The Super Ikonta B is a somewhat massive camera.

There were four versions of the original model and two of later vintage.

The original Super Ikonta B was the 530/16, which used separate windows for focusing and composing. The successor model was the 532/16, which unified the rangefinder and composing windows into a single viewfinder. It otherwise is mechanically similar/identical to the 530/16. Both cameras gave 11 exposures, as you lost one shot to the autoframing mechanism.

After World War II, the Super Ikonta B 532/16 returned, first with an uncoated lens and then later with the coated Zeiss-Opton Tessar.

The 533/16 is a truly massive camera, adding a noncoupled selenium meter and providing 12 exposures.

The 530, 532 and 533 all used an f/2.8 80mm Tessar.
Two final models followed: The Super Ikonta III and IV -- using a smaller body (similar to the Nettar and Mess Ikonta) but offering a nonmetered and metered body.

These were the only Super Ikonta B's that were offered with either the Novar or Tessar lens. The Novar is a good lens. The f/3.5 75mm Tessar is awesome.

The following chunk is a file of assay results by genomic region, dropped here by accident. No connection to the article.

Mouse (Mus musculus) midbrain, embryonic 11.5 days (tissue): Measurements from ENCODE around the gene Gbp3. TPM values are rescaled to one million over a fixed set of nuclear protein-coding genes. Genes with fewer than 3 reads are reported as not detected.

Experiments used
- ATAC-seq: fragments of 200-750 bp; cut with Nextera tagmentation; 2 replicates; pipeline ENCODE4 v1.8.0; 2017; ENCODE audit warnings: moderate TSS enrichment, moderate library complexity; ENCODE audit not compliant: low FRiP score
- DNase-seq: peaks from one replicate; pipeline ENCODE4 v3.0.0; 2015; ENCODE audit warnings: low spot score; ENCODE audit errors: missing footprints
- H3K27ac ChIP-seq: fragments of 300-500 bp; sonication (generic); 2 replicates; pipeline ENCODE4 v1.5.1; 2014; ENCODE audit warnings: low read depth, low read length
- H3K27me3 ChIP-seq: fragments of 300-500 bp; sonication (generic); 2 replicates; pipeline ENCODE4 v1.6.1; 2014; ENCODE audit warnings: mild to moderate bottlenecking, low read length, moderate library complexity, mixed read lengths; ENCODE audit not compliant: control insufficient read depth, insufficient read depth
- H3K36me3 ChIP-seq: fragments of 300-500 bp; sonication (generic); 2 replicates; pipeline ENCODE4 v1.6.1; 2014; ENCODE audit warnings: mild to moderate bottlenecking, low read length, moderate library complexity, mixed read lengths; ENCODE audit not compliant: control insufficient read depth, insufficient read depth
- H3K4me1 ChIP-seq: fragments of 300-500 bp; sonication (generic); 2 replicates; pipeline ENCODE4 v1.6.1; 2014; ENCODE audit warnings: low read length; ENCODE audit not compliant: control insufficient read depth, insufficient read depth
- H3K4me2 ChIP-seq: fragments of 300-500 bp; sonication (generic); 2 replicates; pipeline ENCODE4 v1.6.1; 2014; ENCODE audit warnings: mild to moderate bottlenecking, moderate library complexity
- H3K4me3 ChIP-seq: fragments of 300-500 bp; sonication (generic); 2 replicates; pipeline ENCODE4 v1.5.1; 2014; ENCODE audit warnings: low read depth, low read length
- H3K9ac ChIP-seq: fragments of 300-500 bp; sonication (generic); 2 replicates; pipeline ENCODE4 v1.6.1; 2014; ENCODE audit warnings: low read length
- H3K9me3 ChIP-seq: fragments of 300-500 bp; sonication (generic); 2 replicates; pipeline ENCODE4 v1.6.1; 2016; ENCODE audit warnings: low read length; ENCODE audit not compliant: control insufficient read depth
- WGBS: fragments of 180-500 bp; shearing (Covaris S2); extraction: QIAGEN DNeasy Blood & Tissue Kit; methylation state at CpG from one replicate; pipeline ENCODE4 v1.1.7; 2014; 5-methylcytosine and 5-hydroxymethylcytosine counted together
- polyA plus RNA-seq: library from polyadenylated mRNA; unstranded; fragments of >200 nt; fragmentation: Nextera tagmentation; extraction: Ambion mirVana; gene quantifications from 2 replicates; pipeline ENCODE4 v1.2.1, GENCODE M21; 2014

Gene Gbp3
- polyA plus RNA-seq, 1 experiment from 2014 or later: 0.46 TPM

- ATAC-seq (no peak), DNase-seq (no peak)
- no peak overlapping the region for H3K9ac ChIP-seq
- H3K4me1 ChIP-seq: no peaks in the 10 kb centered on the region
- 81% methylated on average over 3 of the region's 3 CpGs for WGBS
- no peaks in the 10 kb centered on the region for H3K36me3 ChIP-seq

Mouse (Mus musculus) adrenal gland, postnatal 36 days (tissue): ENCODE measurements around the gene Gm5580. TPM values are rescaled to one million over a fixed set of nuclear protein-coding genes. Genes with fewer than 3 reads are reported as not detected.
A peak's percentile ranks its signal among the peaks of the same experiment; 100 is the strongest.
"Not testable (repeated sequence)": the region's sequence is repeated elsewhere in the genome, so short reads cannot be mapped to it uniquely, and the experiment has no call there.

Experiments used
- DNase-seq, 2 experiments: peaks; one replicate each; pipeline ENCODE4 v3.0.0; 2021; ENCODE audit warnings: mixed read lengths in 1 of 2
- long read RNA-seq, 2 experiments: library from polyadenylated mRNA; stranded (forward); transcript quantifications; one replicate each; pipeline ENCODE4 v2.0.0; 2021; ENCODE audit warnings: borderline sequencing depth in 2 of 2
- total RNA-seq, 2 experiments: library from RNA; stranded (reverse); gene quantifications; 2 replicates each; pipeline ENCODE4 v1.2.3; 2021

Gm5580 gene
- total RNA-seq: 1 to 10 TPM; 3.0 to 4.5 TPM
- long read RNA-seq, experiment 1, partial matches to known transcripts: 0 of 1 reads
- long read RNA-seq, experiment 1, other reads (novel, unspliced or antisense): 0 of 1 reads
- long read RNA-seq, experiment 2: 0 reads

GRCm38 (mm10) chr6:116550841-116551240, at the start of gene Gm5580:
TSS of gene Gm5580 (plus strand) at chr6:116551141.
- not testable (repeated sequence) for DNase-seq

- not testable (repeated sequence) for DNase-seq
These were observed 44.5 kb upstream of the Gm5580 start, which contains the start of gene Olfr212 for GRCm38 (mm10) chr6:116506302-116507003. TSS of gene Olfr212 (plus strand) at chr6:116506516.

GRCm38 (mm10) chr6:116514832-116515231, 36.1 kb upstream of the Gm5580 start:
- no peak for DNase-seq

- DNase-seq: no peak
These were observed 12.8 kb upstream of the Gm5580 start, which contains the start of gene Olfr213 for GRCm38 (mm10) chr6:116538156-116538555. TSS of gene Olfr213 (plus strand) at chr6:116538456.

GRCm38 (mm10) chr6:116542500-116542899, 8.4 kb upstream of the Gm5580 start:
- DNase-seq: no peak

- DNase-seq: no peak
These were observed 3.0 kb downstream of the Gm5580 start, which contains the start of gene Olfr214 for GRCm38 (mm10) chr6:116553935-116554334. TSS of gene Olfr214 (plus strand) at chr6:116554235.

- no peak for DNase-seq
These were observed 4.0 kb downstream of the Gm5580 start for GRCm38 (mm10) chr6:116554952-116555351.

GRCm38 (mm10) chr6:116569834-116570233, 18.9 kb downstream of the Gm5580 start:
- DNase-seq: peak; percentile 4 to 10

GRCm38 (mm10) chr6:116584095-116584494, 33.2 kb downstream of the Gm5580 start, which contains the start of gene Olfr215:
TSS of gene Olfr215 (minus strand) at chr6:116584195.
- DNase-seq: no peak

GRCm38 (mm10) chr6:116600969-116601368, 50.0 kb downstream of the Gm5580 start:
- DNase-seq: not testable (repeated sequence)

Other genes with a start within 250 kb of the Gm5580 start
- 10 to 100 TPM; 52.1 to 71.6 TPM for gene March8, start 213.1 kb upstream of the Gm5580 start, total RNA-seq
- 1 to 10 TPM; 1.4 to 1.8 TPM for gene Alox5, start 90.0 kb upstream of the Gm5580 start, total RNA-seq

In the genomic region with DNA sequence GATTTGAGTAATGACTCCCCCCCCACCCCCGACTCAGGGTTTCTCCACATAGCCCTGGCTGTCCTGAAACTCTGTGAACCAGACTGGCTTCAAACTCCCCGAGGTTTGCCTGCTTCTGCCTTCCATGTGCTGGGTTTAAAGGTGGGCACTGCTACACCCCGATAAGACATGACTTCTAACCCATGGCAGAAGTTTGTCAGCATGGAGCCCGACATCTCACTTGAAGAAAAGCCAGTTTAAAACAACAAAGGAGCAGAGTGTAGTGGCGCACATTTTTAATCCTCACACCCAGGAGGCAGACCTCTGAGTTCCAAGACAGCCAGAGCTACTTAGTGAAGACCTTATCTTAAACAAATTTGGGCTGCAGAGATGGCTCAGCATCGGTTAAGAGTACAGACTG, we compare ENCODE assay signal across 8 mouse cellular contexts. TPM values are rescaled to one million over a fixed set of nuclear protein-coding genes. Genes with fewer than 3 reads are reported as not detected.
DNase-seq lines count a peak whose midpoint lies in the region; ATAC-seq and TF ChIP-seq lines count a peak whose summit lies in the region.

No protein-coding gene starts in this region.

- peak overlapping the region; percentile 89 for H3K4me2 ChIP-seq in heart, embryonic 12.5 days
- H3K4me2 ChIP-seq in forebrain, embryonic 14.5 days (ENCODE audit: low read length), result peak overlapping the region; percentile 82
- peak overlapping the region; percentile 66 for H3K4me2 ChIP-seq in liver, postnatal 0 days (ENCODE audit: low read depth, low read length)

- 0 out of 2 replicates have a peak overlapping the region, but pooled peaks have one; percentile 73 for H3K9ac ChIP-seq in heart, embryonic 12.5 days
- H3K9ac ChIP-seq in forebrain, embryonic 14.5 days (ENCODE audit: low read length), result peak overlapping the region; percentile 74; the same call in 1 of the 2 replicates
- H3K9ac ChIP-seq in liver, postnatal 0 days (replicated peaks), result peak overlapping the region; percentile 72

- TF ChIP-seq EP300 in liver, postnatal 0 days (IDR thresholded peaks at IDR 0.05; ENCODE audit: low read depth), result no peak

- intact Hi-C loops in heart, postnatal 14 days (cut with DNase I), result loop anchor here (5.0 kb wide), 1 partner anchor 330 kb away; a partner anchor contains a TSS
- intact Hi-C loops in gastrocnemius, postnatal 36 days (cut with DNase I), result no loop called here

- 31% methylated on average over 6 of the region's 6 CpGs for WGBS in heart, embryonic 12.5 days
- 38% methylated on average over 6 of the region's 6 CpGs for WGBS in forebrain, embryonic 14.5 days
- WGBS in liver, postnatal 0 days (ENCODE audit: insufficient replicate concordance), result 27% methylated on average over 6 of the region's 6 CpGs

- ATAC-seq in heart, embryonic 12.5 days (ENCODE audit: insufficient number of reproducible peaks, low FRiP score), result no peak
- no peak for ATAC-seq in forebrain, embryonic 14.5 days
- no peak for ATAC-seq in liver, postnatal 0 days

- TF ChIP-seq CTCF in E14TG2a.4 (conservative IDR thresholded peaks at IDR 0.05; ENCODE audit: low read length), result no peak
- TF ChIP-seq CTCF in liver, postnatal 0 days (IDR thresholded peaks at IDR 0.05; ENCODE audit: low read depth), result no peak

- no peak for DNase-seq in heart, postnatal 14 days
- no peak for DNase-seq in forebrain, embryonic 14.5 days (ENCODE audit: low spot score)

For the price, the Mess Ikonta 524/16 with an uncoupled rangefinder is an amazing camera.

I dropped you a note on regarding a 521/16.

Of these cameras, the coated f/3.5 Tessar would be my first choice. The coated f/2.8 Tessar is a very nice lens, performing better at f/4.0 and smaller. The uncoated lenses are fine, although a coated lens should provide better flare protection. That said, I've gotten excellent results from uncoated Tessars.

My last choice would be the Novar. Not that it's a bad lens, but if you're going to go to the trouble of getting a Super Ikonta, you might as well get one with a Tessar.